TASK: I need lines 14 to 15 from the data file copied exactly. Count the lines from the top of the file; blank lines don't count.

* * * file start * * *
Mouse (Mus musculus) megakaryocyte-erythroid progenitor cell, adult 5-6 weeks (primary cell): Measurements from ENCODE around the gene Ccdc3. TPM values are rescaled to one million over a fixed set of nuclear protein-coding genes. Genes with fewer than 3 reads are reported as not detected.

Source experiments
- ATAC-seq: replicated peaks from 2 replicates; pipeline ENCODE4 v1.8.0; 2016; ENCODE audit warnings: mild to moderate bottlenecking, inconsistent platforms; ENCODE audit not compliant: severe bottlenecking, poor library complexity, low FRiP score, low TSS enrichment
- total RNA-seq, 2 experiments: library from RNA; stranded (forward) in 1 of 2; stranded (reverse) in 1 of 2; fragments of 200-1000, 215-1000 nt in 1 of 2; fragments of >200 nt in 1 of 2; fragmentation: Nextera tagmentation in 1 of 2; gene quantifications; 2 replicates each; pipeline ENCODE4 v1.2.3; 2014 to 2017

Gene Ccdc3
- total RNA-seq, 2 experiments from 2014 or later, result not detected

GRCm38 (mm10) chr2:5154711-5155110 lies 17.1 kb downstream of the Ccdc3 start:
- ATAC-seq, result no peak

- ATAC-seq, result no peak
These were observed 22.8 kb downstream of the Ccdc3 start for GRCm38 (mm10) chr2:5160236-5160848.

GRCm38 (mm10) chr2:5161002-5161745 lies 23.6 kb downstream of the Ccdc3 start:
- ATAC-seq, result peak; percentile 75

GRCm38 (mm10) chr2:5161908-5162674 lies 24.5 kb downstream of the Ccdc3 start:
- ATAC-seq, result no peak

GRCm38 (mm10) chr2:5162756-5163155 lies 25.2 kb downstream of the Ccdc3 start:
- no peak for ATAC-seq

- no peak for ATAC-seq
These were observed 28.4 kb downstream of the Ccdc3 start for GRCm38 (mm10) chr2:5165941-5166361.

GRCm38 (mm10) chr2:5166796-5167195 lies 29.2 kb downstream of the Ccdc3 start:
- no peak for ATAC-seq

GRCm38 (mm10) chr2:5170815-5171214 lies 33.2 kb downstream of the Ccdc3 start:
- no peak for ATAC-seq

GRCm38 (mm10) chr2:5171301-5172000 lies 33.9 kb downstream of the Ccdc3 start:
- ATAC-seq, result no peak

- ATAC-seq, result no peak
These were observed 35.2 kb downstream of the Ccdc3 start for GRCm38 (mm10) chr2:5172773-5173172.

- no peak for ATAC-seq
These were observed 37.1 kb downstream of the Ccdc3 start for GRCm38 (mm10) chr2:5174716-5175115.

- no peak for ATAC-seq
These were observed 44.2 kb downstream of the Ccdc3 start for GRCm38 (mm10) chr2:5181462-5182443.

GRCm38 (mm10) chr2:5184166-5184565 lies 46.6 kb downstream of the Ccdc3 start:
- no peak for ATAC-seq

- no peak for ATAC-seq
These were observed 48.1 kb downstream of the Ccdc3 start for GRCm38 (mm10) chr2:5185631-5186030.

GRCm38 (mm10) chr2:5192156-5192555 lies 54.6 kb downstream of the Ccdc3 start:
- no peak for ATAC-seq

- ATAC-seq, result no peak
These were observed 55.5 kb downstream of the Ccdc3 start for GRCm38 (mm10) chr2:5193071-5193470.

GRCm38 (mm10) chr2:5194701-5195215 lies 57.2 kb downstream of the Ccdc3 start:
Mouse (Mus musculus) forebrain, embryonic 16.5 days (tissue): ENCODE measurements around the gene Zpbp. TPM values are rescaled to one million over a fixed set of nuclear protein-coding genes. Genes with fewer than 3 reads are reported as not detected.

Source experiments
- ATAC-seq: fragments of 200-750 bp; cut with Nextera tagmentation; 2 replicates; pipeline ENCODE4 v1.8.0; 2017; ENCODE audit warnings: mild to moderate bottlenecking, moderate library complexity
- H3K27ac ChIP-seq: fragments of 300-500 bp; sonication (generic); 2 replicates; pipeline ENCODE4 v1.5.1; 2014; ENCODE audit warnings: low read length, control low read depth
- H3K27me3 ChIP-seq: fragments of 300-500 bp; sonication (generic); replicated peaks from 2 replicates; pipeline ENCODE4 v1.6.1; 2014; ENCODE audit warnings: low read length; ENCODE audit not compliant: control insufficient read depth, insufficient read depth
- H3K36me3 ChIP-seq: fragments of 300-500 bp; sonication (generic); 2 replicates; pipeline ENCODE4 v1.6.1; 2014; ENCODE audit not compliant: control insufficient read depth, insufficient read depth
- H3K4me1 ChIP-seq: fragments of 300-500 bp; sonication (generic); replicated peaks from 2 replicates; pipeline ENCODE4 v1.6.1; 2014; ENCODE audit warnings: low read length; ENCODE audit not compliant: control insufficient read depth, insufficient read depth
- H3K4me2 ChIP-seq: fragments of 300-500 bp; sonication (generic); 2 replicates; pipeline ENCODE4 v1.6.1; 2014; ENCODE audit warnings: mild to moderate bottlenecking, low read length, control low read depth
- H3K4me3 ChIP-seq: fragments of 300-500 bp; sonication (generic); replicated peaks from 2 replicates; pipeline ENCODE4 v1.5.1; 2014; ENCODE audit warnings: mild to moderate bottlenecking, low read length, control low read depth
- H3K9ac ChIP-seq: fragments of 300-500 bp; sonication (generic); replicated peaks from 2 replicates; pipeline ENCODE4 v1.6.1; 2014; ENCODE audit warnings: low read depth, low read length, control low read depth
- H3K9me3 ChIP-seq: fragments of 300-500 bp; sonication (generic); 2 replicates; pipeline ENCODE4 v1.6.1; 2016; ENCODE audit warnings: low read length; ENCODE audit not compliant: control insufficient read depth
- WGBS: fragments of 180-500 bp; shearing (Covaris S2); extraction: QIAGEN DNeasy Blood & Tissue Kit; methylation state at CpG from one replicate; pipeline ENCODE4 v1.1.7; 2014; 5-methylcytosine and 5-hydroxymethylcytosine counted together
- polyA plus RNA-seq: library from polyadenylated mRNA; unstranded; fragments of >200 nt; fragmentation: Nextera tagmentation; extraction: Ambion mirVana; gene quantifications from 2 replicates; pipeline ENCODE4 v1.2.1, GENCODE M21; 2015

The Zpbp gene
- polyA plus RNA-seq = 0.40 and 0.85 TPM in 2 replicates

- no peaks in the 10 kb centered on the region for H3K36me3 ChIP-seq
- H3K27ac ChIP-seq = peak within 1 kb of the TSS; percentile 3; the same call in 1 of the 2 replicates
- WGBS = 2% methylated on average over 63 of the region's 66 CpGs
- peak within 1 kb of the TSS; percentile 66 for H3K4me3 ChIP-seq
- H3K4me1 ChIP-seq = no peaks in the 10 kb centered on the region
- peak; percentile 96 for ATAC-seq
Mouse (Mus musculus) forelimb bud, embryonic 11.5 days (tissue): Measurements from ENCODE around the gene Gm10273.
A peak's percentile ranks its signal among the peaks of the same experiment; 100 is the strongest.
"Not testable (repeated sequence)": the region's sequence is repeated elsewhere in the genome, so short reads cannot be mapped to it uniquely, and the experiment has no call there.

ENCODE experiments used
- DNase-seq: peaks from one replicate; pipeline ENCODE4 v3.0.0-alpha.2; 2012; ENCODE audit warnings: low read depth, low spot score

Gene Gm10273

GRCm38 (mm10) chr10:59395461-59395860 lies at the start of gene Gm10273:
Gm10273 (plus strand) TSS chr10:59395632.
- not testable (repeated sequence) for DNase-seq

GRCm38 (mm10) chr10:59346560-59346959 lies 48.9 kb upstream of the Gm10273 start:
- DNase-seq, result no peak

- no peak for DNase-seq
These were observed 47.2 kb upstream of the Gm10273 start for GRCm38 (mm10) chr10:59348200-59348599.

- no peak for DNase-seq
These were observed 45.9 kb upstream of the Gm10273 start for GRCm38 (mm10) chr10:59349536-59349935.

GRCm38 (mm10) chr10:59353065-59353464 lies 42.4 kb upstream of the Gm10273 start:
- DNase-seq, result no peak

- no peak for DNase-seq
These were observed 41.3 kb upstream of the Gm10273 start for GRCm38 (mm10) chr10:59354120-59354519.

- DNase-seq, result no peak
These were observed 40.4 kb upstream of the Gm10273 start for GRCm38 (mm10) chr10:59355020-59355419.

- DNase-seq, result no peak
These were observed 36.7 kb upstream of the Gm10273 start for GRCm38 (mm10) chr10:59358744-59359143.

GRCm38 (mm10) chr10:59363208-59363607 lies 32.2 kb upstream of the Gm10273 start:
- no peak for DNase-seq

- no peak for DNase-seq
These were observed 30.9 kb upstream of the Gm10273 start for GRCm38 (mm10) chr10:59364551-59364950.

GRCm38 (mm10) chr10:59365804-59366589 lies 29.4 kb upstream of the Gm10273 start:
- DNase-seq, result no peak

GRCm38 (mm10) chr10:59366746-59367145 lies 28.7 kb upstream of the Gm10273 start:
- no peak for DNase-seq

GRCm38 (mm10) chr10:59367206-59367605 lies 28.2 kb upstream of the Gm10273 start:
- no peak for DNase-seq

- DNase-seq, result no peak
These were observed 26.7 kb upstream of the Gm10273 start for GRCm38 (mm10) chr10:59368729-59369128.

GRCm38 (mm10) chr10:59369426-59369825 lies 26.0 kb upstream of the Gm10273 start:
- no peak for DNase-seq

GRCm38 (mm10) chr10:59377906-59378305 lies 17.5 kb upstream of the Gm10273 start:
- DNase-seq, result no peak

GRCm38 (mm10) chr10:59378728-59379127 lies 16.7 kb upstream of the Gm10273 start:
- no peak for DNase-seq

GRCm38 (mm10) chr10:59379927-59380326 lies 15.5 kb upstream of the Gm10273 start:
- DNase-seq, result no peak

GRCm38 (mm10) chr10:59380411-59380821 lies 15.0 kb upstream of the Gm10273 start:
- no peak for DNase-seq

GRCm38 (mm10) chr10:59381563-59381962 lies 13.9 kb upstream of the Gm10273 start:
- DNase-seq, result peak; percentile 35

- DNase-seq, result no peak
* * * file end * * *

- ATAC-seq, result no peak

GRCm38 (mm10) chr2:5162756-5163155 lies 25.2 kb downstream of the Ccdc3 start: